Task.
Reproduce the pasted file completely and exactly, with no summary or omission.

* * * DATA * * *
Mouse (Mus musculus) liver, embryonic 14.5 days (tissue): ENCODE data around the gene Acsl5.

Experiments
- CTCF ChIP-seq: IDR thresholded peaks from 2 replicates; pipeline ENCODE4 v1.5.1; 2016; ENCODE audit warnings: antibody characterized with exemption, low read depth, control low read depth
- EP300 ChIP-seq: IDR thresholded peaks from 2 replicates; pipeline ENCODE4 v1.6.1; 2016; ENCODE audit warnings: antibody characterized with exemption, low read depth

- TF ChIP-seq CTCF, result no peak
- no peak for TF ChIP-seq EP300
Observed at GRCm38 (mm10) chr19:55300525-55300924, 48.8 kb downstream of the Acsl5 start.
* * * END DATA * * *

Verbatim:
Mouse (Mus musculus) liver, embryonic 14.5 days (tissue): ENCODE data around the gene Acsl5.

Experiments
- CTCF ChIP-seq: IDR thresholded peaks from 2 replicates; pipeline ENCODE4 v1.5.1; 2016; ENCODE audit warnings: antibody characterized with exemption, low read depth, control low read depth
- EP300 ChIP-seq: IDR thresholded peaks from 2 replicates; pipeline ENCODE4 v1.6.1; 2016; ENCODE audit warnings: antibody characterized with exemption, low read depth

- TF ChIP-seq CTCF, result no peak
- no peak for TF ChIP-seq EP300
Observed at GRCm38 (mm10) chr19:55300525-55300924, 48.8 kb downstream of the Acsl5 start.